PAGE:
Machine learning versus AI: what’s the difference?

Machine learning versus AI: what’s the difference?

AI and machine learning are very much related, but they’re not quite the same thing

Sunday 23 October 2016

Kirill_Savenko/iStock

Thanks to the likes of Google, Amazon, and Facebook, the terms artificial intelligence (AI) and machine learning have become much more widespread than ever before. They are often used interchangeably and promise all sorts from smarter home appliances to robots taking our jobs.

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But while AI and machine learning are very much related, they are not quite the same thing.

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AI is a branch of computer science attempting to build machines capable of intelligent behaviour, while 
Stanford University defines machine learning as “the science of getting computers to act without being explicitly programmed”. 

You need AI researchers to build the smart machines, but you need machine learning experts to make them truly intelligent.

Big technology players such as Google and Nvidia are currently working on developing this machine learning; desperately pushing computers to learn the way a human would in order to progress what many are calling the next revolution in technology – machines that ‘think’ like humans.

Over the past decade, machine learning has given us self-driving cars, practical speech recognition, effective web search, and a vastly improved understanding of the human genome. But how does it work?

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Let’s take a very simplified example. When you make a typo, for instance, while searching in Google, it gives you the message: “Did you mean…”? This is the result of one of Google’s machine learning algorithms; a system that detects what searches you make a couple seconds after making a certain search.

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DeepMind

For example, suppose you were searching for ‘WIRED’ on Google but accidentally typed ‘Wored’. After the search, you’d probably realise you typed it wrong and you’d go back and search for ‘WIRED’ a couple of seconds later. Google’s algorithm recognises that you searched for something a couple of seconds after searching something else, and it keeps this in mind for future users who make a similar typing mistake. As a result, Google ‘learns’ to correct it for you.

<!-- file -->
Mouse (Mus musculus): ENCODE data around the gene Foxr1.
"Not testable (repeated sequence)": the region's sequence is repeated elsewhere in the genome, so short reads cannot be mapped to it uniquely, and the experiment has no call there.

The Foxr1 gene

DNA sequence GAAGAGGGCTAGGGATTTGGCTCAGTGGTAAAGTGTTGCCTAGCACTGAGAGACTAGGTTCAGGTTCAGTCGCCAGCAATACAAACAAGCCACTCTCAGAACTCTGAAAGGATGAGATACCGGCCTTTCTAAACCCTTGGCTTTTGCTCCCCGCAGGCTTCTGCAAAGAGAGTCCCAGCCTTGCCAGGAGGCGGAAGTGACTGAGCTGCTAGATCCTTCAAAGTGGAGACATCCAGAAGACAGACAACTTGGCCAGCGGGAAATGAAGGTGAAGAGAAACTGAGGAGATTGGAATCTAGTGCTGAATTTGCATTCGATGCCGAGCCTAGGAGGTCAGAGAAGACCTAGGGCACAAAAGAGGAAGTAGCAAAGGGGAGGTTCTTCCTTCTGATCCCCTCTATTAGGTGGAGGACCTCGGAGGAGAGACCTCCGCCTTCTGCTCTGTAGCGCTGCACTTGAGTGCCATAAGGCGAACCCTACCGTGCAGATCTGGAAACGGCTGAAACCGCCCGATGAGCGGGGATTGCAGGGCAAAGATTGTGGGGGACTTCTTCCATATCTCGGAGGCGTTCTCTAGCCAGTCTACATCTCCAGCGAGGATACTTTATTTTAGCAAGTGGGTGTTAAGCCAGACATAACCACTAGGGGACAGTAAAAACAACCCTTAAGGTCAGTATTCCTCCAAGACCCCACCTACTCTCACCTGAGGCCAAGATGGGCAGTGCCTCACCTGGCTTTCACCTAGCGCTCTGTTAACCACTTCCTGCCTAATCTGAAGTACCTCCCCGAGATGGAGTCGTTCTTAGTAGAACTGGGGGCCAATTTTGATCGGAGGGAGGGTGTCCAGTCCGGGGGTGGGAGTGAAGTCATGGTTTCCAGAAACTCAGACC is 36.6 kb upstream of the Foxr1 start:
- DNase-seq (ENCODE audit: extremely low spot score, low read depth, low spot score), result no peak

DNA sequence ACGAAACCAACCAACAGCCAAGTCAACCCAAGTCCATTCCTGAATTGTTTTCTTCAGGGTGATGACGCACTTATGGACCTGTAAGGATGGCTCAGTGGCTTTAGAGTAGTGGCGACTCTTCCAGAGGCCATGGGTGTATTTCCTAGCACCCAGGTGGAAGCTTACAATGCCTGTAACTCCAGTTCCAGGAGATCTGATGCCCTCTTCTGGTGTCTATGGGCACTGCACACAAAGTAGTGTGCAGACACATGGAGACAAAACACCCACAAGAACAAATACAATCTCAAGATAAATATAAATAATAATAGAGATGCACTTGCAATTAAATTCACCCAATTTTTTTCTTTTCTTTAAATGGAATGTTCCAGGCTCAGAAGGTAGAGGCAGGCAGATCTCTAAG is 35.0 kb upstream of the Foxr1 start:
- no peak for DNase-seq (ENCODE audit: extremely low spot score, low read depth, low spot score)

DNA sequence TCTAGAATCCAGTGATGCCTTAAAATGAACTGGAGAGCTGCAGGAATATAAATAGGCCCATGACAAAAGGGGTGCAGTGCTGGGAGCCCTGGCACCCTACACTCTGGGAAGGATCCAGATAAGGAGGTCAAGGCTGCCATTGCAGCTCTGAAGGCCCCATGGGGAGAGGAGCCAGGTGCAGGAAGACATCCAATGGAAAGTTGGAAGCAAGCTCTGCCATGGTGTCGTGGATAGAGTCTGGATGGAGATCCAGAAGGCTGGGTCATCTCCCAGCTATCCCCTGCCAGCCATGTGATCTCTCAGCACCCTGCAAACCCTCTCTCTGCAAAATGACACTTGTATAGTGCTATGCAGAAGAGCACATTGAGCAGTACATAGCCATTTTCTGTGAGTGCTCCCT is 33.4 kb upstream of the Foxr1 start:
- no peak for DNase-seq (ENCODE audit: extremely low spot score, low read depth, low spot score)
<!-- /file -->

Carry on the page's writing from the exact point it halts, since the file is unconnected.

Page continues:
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While this is a very basic example, data scientists, developers, and researchers are using much more complex methods of machine learning to gain insights previously out of reach. Programs that learn from experience are helping them discover how the human genome works, understand consumer behaviour to a degree never before possible and build systems for purchase recommendations, image recognition, and fraud prevention, among other uses.

So now you have a basic idea of what machine learning is, how is it different to that of AI? We spoke to Intel’s Nidhi Chappell, head of machine learning to clear this up.

“AI is basically the intelligence – how we make machines intelligent, while machine learning is the implementation of the compute methods that support it. The way I think of it is: AI is the science and machine learning is the algorithms that make the machines smarter.

“So the enabler for AI is machine learning,” she added.

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Chappell went on to explain that machine learning is the fastest growing part of AI, so that’s why we are seeing a lot of conversations around this lately. Even though it’s a small percentage of the workloads in computing today, it’s the fastest growing area, so that’s why everyone is honing in on that.
Microsoft

“Simple examples are when you go to a new place and search online for ‘top things to do’, the order you see them in is defined by machine learning, and how they are ranked and rated, this is all machine learning,” Chappell said, adding that it’s the same story for when news is trending.

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“AI has become so pervasive in our lives we don’t come to recognise that it’s powering a lot of things,” she added. “You probably use it dozens of times a day without knowing it.”

But in order for AI to progress, machine learning must make big jumps in terms of performance, and this is rarely possible in the traditional high-performance computing world, where problems are well-defined and optimisation work has already been happening for many years.

Machine learning algorithms still have room for improvement, and that’s why a lot of the large technology companies are making it a central focus to their strategy, and working tirelessly to make it more intelligent, in order to push forward and create the next innovation, such as completely autonomous and 100 per cent safe self-driving cars.

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